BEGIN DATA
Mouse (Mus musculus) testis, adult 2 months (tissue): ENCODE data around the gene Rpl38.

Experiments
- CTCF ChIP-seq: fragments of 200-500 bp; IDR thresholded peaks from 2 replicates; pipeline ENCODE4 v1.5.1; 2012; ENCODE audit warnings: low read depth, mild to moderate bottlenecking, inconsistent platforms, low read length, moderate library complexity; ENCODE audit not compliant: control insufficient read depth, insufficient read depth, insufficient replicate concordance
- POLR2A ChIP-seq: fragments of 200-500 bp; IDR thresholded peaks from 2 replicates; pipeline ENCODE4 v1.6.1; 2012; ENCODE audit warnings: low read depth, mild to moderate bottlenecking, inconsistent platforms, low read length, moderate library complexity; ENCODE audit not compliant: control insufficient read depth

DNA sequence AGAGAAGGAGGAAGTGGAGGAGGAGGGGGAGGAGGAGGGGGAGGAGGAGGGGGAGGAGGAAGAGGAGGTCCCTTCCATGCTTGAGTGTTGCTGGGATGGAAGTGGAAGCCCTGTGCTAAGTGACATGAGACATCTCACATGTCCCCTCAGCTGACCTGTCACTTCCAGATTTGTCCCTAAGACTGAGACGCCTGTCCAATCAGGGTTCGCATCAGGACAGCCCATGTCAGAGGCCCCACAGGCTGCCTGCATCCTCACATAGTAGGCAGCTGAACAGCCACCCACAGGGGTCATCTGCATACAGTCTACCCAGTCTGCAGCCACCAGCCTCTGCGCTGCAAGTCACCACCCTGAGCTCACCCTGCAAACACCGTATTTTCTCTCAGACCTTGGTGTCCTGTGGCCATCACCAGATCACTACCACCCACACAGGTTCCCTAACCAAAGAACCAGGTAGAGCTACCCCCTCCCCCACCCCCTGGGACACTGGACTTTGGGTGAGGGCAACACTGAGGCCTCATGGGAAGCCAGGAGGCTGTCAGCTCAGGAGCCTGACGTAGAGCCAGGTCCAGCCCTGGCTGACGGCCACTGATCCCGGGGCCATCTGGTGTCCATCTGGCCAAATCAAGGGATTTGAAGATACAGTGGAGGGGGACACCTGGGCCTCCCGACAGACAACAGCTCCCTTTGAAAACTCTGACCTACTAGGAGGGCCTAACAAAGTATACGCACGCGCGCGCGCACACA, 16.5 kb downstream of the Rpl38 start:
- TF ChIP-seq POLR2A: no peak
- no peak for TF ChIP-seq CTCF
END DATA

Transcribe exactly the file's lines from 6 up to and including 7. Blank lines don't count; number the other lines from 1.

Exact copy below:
- TF ChIP-seq POLR2A: no peak
- no peak for TF ChIP-seq CTCF